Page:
Pontiac, Michigan -- Oakland County Executive L. Brooks Patterson and leaders from Oakland County's business community announced today their support for the New International Trade Crossing (NITC).
"Oakland County has a firm record of embracing tomorrow's solutions for today's economy," said Patterson. "The New International Trade Crossing will pave the way to a better future for international commerce in Michigan and the nation."
NITC will establish Michigan as a logistics hub for North American and world trade and create an immediate demand for 10,000 construction jobs in Michigan.
Additionally, more than 10,000 Michigan businesses - large and small - depend on trade with Canada, according to the State of Michigan. More than 41,000 Oakland County jobs are dependant on trade with Canada. Oakland County-based companies like Chrysler, Lear Corporation and ArvinMeritor, Inc. are major Canadian trading partners. Other Michigan companies impacted by trade with Canada that have locations in Oakland County include General Motors and Gordon Food Service. Plus, there are more than 107 Canadian firms with operations in Oakland County such as Sun Life Financial, Roots and Magna International which employee more than 7,000 people.
Oakland County-based Automation Alley - a consortium of more than 1,000 high-tech companies across eight counties and the City of Detroit that competes directly with Silicon Valley and Boston's Route 128 - helps businesses throughout the region foster international trade, including with Canada.
"Automation Alley supports the New International Trade Crossing," said Ken Rogers, executive director of Automation Alley and deputy county executive. "Canada is our major trading partner. Billions of dollars of trade takes place between our two countries. The new bridge makes sense economically and logistically."
In a move that will leverage $2.2 billion in federal funds for statewide road and bridge projects without raising taxes or requiring additional program cuts elsewhere, Governor Rick Snyder convinced the federal government to allow Michigan to use the $550 million pledged by Canada for NITC for the state's matching funds.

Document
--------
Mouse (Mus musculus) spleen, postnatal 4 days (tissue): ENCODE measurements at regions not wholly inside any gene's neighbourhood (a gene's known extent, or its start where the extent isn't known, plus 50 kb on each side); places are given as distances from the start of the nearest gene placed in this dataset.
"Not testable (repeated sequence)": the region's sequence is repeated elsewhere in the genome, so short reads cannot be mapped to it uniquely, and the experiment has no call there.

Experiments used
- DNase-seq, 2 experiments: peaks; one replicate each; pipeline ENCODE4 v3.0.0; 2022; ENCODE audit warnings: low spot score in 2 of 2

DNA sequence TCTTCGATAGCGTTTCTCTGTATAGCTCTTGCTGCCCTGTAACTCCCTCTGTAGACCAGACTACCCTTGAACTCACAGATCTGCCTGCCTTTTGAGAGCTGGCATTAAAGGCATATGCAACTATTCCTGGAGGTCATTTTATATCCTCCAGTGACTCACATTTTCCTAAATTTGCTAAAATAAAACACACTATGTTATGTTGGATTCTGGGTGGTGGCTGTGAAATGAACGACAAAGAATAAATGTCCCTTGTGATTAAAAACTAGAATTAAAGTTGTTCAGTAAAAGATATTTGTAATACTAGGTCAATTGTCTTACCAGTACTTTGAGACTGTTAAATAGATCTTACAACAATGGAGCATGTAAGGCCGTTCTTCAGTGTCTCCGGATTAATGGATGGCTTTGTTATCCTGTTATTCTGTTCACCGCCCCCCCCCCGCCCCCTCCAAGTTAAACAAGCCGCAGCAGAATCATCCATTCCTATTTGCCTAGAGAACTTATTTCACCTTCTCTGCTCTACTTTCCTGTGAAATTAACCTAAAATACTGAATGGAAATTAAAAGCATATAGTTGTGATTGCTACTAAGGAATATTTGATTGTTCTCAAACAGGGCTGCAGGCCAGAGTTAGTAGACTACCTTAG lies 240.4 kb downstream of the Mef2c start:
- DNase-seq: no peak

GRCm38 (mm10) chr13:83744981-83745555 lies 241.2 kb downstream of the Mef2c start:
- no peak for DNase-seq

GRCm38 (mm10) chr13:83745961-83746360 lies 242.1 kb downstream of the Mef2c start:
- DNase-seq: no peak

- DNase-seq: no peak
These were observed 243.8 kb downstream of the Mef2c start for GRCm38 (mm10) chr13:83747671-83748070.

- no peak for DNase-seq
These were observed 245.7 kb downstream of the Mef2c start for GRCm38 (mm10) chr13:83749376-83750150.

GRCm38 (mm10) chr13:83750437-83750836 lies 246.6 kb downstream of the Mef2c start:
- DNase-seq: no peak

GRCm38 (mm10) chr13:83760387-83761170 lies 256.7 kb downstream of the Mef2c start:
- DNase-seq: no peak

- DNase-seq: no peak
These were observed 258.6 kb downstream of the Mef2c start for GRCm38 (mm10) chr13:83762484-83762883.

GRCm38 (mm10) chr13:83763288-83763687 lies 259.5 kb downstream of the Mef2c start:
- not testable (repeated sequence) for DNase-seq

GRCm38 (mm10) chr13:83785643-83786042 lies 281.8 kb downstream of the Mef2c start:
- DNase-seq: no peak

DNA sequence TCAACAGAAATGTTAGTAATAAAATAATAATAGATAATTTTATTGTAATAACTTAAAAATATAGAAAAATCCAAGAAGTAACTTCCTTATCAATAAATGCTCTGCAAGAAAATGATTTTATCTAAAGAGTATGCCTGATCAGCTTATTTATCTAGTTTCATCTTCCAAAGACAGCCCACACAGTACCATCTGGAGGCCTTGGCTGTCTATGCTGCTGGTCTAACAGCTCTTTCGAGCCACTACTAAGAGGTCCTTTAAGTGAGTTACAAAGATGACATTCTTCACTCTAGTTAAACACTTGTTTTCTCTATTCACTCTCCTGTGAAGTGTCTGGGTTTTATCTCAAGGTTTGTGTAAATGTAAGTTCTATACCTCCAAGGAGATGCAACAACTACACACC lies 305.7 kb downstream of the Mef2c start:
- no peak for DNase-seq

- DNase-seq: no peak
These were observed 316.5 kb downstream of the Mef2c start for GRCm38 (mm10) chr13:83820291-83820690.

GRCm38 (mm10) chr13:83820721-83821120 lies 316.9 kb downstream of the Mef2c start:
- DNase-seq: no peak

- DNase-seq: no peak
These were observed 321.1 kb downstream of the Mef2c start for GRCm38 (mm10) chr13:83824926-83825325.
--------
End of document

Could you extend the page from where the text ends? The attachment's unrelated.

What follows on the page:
"I am confident that this will create job growth in our region," said Al Kirluk, chairman of the Transportation Committee at the Oakland County Business Roundtable. "In addition to the job growth prospects, it is a tremendous benefit to the State of Michigan taxpayers to know that this bridge will be paid for by user fees but in the long run will be a multi-billion dollar asset owned by the State of Michigan and Ontario, Canada. This project will favorably impact new capital investment decisions made in our region."
The Detroit Regional Chamber of Commerce estimates that delays and regulations at the Ambassador Bridge cost the auto industry $800 per vehicle. Many auto-related plants depend on just-in-time delivery; when a recent storm closed Highway 402 near the Blue Water Bridge for a day, back-ups at the Ambassador Bridge caused some Michigan plants to shut down production lines.
"There are a combined six lanes of traffic at the Ambassador Bridge and Detroit Windsor Tunnel. Compare that to Buffalo and Niagara Falls where there are four bridges with 14 lanes – and they handle just over 69% of the commercial traffic we do here in Detroit," Patterson said.
Patterson, Rogers and Kirluk join a chorus of voices in favor of NITC which includes the auto industry, agricultural groups, business and university executives, municipal and transportation leaders, and former Governors William Milliken, James Blanchard, John Engler and Jennifer Granholm.
"It's time for those who stand in the way of progress to step aside and allow Michigan to move toward the future," said Patterson.
For media inquiries only, please contact Bill Mullan, Media and Communications Officer, at 248-858-1048.